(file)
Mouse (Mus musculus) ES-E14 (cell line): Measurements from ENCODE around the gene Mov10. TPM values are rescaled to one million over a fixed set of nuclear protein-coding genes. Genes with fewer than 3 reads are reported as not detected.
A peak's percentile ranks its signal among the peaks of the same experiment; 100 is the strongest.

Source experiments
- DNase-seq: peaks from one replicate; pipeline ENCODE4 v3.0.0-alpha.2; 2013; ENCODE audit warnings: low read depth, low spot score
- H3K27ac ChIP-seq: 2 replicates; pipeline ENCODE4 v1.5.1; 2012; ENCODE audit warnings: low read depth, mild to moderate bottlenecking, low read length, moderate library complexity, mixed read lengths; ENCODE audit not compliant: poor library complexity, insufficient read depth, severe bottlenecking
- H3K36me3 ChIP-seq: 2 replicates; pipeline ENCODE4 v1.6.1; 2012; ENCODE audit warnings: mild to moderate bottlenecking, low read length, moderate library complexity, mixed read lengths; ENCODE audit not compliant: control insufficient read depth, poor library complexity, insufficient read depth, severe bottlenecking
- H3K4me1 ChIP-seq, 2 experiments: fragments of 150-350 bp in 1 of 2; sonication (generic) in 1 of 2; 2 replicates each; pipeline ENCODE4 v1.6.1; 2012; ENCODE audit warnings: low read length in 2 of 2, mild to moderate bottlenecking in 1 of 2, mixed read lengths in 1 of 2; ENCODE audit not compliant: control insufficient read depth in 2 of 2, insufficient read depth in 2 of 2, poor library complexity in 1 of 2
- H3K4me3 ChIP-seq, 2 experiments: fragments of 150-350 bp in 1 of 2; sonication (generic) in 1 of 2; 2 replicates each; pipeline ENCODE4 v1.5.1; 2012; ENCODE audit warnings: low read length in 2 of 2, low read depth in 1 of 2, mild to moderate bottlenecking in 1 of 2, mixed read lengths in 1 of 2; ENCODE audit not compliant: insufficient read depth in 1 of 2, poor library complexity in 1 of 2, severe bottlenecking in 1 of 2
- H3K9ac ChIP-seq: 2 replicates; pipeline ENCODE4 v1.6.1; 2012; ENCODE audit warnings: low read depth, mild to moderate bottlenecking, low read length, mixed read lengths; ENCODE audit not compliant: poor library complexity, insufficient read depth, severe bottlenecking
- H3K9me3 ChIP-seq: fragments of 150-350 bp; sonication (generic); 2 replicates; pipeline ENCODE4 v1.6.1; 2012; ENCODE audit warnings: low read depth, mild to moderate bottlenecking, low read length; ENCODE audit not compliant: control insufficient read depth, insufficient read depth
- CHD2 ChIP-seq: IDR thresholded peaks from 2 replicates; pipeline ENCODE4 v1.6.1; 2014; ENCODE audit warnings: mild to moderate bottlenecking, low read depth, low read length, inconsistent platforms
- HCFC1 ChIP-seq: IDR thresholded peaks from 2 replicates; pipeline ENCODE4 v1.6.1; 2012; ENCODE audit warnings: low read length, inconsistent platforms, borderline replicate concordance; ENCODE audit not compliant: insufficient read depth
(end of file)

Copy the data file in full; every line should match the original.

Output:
Mouse (Mus musculus) ES-E14 (cell line): Measurements from ENCODE around the gene Mov10. TPM values are rescaled to one million over a fixed set of nuclear protein-coding genes. Genes with fewer than 3 reads are reported as not detected.
A peak's percentile ranks its signal among the peaks of the same experiment; 100 is the strongest.

Source experiments
- DNase-seq: peaks from one replicate; pipeline ENCODE4 v3.0.0-alpha.2; 2013; ENCODE audit warnings: low read depth, low spot score
- H3K27ac ChIP-seq: 2 replicates; pipeline ENCODE4 v1.5.1; 2012; ENCODE audit warnings: low read depth, mild to moderate bottlenecking, low read length, moderate library complexity, mixed read lengths; ENCODE audit not compliant: poor library complexity, insufficient read depth, severe bottlenecking
- H3K36me3 ChIP-seq: 2 replicates; pipeline ENCODE4 v1.6.1; 2012; ENCODE audit warnings: mild to moderate bottlenecking, low read length, moderate library complexity, mixed read lengths; ENCODE audit not compliant: control insufficient read depth, poor library complexity, insufficient read depth, severe bottlenecking
- H3K4me1 ChIP-seq, 2 experiments: fragments of 150-350 bp in 1 of 2; sonication (generic) in 1 of 2; 2 replicates each; pipeline ENCODE4 v1.6.1; 2012; ENCODE audit warnings: low read length in 2 of 2, mild to moderate bottlenecking in 1 of 2, mixed read lengths in 1 of 2; ENCODE audit not compliant: control insufficient read depth in 2 of 2, insufficient read depth in 2 of 2, poor library complexity in 1 of 2
- H3K4me3 ChIP-seq, 2 experiments: fragments of 150-350 bp in 1 of 2; sonication (generic) in 1 of 2; 2 replicates each; pipeline ENCODE4 v1.5.1; 2012; ENCODE audit warnings: low read length in 2 of 2, low read depth in 1 of 2, mild to moderate bottlenecking in 1 of 2, mixed read lengths in 1 of 2; ENCODE audit not compliant: insufficient read depth in 1 of 2, poor library complexity in 1 of 2, severe bottlenecking in 1 of 2
- H3K9ac ChIP-seq: 2 replicates; pipeline ENCODE4 v1.6.1; 2012; ENCODE audit warnings: low read depth, mild to moderate bottlenecking, low read length, mixed read lengths; ENCODE audit not compliant: poor library complexity, insufficient read depth, severe bottlenecking
- H3K9me3 ChIP-seq: fragments of 150-350 bp; sonication (generic); 2 replicates; pipeline ENCODE4 v1.6.1; 2012; ENCODE audit warnings: low read depth, mild to moderate bottlenecking, low read length; ENCODE audit not compliant: control insufficient read depth, insufficient read depth
- CHD2 ChIP-seq: IDR thresholded peaks from 2 replicates; pipeline ENCODE4 v1.6.1; 2014; ENCODE audit warnings: mild to moderate bottlenecking, low read depth, low read length, inconsistent platforms
- HCFC1 ChIP-seq: IDR thresholded peaks from 2 replicates; pipeline ENCODE4 v1.6.1; 2012; ENCODE audit warnings: low read length, inconsistent platforms, borderline replicate concordance; ENCODE audit not compliant: insufficient read depth